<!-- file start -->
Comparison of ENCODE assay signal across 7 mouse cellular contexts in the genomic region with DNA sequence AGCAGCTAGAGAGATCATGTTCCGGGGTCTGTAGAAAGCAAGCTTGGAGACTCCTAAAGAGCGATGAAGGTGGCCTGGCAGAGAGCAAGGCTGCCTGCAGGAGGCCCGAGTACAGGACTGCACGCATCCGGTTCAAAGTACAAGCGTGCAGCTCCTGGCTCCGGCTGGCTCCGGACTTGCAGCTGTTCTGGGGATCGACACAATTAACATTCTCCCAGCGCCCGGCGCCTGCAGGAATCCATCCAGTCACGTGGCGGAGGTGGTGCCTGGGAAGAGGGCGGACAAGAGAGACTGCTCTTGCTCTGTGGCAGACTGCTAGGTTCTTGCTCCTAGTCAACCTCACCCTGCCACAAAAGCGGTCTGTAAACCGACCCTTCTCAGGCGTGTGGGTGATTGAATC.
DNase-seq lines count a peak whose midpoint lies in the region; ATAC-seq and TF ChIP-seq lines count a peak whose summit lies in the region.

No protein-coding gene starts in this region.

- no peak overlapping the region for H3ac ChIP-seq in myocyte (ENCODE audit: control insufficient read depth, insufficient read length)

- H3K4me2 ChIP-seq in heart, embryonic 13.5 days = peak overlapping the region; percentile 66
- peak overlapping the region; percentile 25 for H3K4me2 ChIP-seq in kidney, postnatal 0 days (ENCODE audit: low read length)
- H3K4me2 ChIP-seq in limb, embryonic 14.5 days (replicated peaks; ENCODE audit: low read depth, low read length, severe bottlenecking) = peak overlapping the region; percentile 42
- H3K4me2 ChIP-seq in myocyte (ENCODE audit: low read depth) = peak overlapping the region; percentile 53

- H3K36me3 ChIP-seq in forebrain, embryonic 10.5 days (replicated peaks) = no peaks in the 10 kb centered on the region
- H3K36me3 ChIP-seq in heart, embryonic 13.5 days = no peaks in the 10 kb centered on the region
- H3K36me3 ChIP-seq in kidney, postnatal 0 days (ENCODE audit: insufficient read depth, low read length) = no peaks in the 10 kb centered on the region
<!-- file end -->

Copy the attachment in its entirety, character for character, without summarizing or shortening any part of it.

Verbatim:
Comparison of ENCODE assay signal across 7 mouse cellular contexts in the genomic region with DNA sequence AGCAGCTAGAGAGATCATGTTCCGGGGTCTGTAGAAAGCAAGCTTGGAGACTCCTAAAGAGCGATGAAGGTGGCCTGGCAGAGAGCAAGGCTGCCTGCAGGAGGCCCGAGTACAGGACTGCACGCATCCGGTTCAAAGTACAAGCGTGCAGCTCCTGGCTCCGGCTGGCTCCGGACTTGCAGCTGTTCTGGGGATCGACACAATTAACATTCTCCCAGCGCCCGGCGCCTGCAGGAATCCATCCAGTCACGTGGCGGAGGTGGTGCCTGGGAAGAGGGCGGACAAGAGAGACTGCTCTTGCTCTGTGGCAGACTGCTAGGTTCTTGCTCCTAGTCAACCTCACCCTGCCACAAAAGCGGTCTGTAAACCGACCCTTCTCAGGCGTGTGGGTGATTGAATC.
DNase-seq lines count a peak whose midpoint lies in the region; ATAC-seq and TF ChIP-seq lines count a peak whose summit lies in the region.

No protein-coding gene starts in this region.

- no peak overlapping the region for H3ac ChIP-seq in myocyte (ENCODE audit: control insufficient read depth, insufficient read length)

- H3K4me2 ChIP-seq in heart, embryonic 13.5 days = peak overlapping the region; percentile 66
- peak overlapping the region; percentile 25 for H3K4me2 ChIP-seq in kidney, postnatal 0 days (ENCODE audit: low read length)
- H3K4me2 ChIP-seq in limb, embryonic 14.5 days (replicated peaks; ENCODE audit: low read depth, low read length, severe bottlenecking) = peak overlapping the region; percentile 42
- H3K4me2 ChIP-seq in myocyte (ENCODE audit: low read depth) = peak overlapping the region; percentile 53

- H3K36me3 ChIP-seq in forebrain, embryonic 10.5 days (replicated peaks) = no peaks in the 10 kb centered on the region
- H3K36me3 ChIP-seq in heart, embryonic 13.5 days = no peaks in the 10 kb centered on the region
- H3K36me3 ChIP-seq in kidney, postnatal 0 days (ENCODE audit: insufficient read depth, low read length) = no peaks in the 10 kb centered on the region